Student Loans

Posted on Thursday, June 30, 2011

NEW YORK (AP) — Wells Fargo is hoping to make its student loans more attractive to families.
The San Francisco-based bank says it is now offering fixed-rate student loans, which is a departure from the industry practice. Unlike federal student loans, the private student loans issued by banks typically come with variable interest rates that are tied to a benchmark rate.
Wells Fargo says its fixed rates will range from 7.75 percent to 14.25 percent, depending on the credit background of the applicant or co-signer, who is often a parent.
Even on the low end, however, Wells Fargo's fixed rates are higher than the 6.8 percent fixed rate on most federal student loans. Federal loans also offer safeguards that do not come with private student loans. For example, students who earn very modest salaries can enroll in programs that cap their monthly federal loan payments to a percentage of their income. Remaining balances are forgiven after 25 years of payments.
Federal loans also give borrowers the option to defer payments for set periods if they run into financial hardships, such as unemployment. With private loans, it's up to the lender to decide whether to grant deferment. And the deferment periods granted are typically shorter than the time permitted under federal student loans.
As a result, private student loans are widely regarded as a last resort after federal aid has been exhausted. Still, private lenders note that their loans can help bridge the gap in covering college costs after other resources have been tapped out.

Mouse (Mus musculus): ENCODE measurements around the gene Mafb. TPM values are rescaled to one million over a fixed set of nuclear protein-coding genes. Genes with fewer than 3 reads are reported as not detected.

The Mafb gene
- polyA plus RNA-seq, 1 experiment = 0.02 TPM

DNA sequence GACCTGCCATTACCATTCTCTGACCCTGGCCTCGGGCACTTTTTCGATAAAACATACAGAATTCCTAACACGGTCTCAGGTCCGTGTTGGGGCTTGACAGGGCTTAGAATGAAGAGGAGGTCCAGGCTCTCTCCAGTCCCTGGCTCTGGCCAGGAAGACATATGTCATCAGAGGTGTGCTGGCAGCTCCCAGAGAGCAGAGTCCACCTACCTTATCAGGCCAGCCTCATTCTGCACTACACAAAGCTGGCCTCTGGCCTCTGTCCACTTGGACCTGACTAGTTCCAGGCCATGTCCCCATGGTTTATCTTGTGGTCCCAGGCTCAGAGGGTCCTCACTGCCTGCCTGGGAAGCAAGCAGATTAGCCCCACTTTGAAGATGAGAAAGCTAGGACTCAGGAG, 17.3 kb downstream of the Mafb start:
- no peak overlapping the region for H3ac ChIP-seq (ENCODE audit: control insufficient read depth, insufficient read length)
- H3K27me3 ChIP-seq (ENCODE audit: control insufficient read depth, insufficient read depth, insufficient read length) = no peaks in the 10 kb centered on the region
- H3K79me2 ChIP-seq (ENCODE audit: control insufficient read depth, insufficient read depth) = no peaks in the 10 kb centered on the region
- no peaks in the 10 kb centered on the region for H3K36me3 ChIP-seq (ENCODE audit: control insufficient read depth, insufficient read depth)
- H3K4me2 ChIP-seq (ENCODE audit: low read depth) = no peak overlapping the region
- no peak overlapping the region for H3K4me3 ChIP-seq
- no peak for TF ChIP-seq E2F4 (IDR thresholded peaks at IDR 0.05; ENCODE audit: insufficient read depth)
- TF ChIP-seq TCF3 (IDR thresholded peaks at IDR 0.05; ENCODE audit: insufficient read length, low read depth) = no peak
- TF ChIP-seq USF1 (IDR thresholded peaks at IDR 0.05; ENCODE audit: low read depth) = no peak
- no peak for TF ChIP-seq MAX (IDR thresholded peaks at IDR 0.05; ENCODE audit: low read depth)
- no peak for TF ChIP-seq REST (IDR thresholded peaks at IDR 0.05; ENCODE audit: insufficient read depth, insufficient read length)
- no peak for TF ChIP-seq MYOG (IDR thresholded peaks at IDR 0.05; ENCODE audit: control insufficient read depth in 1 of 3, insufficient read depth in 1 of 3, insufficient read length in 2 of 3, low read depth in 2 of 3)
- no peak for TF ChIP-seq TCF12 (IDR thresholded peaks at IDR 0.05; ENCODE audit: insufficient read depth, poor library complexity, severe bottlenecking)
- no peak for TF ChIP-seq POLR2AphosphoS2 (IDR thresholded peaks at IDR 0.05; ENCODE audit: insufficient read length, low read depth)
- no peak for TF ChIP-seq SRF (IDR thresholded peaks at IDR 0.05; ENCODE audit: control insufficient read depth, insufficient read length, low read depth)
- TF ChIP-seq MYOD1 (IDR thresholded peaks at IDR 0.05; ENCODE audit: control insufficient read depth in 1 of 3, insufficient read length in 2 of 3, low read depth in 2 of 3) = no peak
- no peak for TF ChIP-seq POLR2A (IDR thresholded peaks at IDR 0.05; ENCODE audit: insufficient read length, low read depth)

Wells Fargo also said this week that it will give existing customers who take out new student loans a 1 percent discount on interest rates. If approved, all loan applicants will now be offered the option of either a fixed or variable rate. Variable rates range from 3.5 percent to 9.99 percent.
The announcement from Wells Fargo & Co. comes ahead of the peak season for private student lenders, when families are looking to bridge financing gaps leading into the fall semester.
The private student loan industry has nevertheless been shrinking in the past few years. After peaking at 25 percent of total loan volume between 2006 and 2008, private student loans declined to 8 percent of total loan volume in the 2009-2010 academic year, according to The College Board. Several factors, including higher federal loan limits and tightened liquidity in the private loan market, contributed to the decline.

Senate Hearing Slams For-Profit College For Subprime Mortgage Type Loans
Washington - Students attending for-profit colleges are subject to subprime mortgage-like loans that saddle them with thousands of dollars in debt and waste millions in taxpayer dollars, Democratic lawmakers and education experts said at a Senate hearing Tuesday.
The hearing of the Senate Health, Education, Labor and Pensions Committee came just days after the Education Department issued new rules to deal with the student debt problem at career colleges, rules that those at the hearing said did not go far enough.